They have to deal with trial after trial, including stumbling into a Greek wedding (it may not have been big or fat, but an uncredited Victor Buono was cast as the priest!) at which the Germans capture them — and of course they engineer a totally unbelievable few-against-many escape from the Germans on their way to the mission, which turns out to be unexpectedly difficult because a traitor in their midst, Anna (Gia Scala) — who’d supposedly been rendered catatonic by having been beaten and gang-raped by German soldiers, but in fact agreed to change sides to avoid that fate — has been alerting the Germans to their every move along the way (how? They were in such remote locations that, unless she had a portable radio, there was no way she could contact them!) and has also thrown out most of Miller’s explosive kit, leaving him enough to blow up the guns of Navarone but not enough to get the hell out of there before the bombs go off. The final sequence — in which Mallory and Miller essentially booby-trap the guns, setting the explosives to go off when the Germans use the elevator in their field command outpost — has some reasonably good suspense editing (notably a gimmick in which the elevator car twice stops just short of where it needs to be to set off the bomb and the Germans actually get a few shots at the fleet of destroyers before the guns finally blow up) and is marvelously satisfying when the guns not only blow up but explode with such ferocity (presumably from the explosion setting off the artillery shells the Germans had already brought up to the guns and were going to fire with them) it looks from afar — specifically from the boat in which the principals are escaping — as if Navarone has finally turned into a volcano.
The film won the Academy Award for best special effects, beating out The Absent-Minded Professor (the year’s only other nominee in the category, which in itself is an index of how much movies have changed since 1961!), and thoroughly deserved it — particularly in a sequence in which the little boat they’re using to sail to Navarone is hit by a storm and sinks, and the edits are so seamless one can’t tell which scenes were done with a real boat and which with a model. At the same time, there are two earlier sequences — in one of which the commander who sends them on a mission offers to steal them a German military boat instead, and Mallory turns him down on the ground that they need to look like simple Greek fishermen and therefore need a seedy-looking and barely seaworthy craft; and another scene in which the commandos are stopped by a real German military boat and have to kill the entire crew and blow up the boat — which left me wondering that maybe when they confronted that German boat, they should have stolen it and taken it the rest of the way instead of destroying it.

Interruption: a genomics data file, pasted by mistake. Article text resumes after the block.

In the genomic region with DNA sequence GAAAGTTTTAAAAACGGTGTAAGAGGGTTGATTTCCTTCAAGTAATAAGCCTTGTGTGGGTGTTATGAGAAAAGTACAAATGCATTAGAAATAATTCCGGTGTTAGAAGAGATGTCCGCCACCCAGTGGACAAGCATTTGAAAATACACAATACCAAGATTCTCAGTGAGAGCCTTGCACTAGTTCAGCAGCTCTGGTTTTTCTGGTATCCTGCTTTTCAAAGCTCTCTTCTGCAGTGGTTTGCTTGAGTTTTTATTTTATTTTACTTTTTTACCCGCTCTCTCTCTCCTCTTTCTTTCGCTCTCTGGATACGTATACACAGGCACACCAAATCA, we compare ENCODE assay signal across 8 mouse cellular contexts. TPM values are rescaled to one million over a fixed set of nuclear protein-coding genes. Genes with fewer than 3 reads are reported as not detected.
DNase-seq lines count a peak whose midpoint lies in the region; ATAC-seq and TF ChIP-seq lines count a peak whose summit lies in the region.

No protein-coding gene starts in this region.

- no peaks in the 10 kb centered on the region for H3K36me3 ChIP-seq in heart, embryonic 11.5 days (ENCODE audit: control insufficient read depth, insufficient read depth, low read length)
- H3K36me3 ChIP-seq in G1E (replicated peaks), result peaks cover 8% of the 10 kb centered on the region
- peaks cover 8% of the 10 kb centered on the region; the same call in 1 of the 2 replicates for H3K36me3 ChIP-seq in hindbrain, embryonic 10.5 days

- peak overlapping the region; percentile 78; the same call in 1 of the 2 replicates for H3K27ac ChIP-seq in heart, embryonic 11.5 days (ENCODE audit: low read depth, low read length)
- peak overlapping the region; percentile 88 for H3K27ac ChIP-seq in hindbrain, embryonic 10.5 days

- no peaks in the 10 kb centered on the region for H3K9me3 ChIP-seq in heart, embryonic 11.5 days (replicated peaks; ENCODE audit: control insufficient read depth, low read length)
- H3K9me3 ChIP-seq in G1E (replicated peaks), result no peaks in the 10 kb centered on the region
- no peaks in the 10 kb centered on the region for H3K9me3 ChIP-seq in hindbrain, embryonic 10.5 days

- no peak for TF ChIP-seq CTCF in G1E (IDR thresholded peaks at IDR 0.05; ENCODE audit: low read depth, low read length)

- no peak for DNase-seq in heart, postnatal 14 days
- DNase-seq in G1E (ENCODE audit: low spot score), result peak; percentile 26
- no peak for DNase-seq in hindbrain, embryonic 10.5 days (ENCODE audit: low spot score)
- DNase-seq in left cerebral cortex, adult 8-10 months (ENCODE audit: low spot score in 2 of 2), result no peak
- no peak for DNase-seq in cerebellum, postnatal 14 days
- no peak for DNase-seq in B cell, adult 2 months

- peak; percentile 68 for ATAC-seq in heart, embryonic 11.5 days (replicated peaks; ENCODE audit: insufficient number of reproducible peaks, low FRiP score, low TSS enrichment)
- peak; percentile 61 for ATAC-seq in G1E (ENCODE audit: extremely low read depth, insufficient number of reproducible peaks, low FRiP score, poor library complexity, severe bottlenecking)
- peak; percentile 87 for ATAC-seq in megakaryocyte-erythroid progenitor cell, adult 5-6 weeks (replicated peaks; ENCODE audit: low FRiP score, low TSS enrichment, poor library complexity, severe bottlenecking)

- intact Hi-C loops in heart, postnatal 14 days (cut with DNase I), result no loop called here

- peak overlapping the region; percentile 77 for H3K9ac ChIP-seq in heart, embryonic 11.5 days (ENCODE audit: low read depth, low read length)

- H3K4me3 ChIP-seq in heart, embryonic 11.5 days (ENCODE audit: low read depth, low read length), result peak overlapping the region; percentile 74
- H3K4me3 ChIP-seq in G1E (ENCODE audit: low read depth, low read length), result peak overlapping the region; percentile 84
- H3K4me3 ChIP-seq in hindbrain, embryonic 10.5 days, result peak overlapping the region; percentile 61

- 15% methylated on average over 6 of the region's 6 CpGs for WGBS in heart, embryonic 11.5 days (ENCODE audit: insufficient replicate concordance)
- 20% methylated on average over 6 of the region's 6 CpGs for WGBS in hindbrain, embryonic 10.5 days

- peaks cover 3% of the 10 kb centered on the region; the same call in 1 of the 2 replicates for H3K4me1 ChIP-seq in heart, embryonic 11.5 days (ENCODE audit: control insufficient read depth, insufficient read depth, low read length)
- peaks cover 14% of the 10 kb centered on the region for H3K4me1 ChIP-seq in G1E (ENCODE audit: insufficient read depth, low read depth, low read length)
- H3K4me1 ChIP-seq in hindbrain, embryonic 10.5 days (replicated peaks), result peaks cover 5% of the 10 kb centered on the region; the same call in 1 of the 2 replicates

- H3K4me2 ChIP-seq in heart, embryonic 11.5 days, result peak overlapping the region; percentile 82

There are some interesting comic anecdotes surrounding The Guns of Navarone, including a particularly marvelous satire Mad magazine did of it “in the day” in which they called it The Guns of Minestrone and set up the scene in which Mallory has just realized that one of the people in their unit is a traitor by having Mallory say, “What war-movie cliché haven’t we done yet? Is there a kid from Brooklyn who’s too young to die? No, I have it — one of us is a traitor!” — and then, when the camera is panning the faces of the crew to determine who it is, in Mad’s version one of the people in the unit is Adolf Hitler.
But the most charming story about this movie came from record producer John Culshaw, who when he went to Tel Aviv in the early 1960’s to record the Israel Philharmonic, found that Decca’s recording engineers had decided that the best-sounding venue was a movie theatre in a suburban village called Rishon-le-Zion, whose manager agreed to rent it to the recording crew on the condition that he be allowed to continue to show The Guns of Navarone twice a night. “In the evenings,” Culshaw recalled, “the projectionist liked to invite us to his box to share a bottle of the local wine, and on one such occasion he forgot to insert the anamorphic lens on one of the two projectors while screening The Guns of Navarone, This meant that the audience saw odd-numbered reels in the correct CinemaScope ratio, and even-numbered reels in the regular format, with the result that characters in the center of the picture were grotesquely elongated and thin. Nobody in the audience seemed to notice.”